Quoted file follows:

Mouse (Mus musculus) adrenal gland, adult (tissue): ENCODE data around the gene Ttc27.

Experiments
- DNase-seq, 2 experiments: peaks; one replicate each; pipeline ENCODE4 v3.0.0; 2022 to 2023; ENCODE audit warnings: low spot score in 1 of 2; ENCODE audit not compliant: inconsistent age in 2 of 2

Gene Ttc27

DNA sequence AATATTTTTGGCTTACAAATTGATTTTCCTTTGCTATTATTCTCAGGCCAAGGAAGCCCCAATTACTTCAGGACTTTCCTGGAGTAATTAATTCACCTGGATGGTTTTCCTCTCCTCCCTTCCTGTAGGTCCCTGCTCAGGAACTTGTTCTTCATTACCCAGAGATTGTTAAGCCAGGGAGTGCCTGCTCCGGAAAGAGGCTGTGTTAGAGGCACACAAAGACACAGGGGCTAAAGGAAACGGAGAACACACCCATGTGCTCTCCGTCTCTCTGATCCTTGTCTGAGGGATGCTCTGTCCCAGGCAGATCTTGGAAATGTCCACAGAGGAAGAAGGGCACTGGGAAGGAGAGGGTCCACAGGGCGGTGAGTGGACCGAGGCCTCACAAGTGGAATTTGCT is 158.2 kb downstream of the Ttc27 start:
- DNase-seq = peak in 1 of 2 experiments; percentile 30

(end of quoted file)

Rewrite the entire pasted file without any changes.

Mouse (Mus musculus) adrenal gland, adult (tissue): ENCODE data around the gene Ttc27.

Experiments
- DNase-seq, 2 experiments: peaks; one replicate each; pipeline ENCODE4 v3.0.0; 2022 to 2023; ENCODE audit warnings: low spot score in 1 of 2; ENCODE audit not compliant: inconsistent age in 2 of 2

Gene Ttc27

DNA sequence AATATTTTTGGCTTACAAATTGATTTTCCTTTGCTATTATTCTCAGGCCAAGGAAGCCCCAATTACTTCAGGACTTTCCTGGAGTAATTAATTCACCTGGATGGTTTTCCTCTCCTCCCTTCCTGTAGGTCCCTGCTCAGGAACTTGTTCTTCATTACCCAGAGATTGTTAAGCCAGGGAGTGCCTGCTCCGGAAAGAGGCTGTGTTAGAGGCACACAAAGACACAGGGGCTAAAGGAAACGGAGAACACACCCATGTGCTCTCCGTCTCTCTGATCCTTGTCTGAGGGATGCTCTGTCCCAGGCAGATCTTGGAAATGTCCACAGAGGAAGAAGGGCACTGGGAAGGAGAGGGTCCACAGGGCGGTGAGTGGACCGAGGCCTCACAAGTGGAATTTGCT is 158.2 kb downstream of the Ttc27 start:
- DNase-seq = peak in 1 of 2 experiments; percentile 30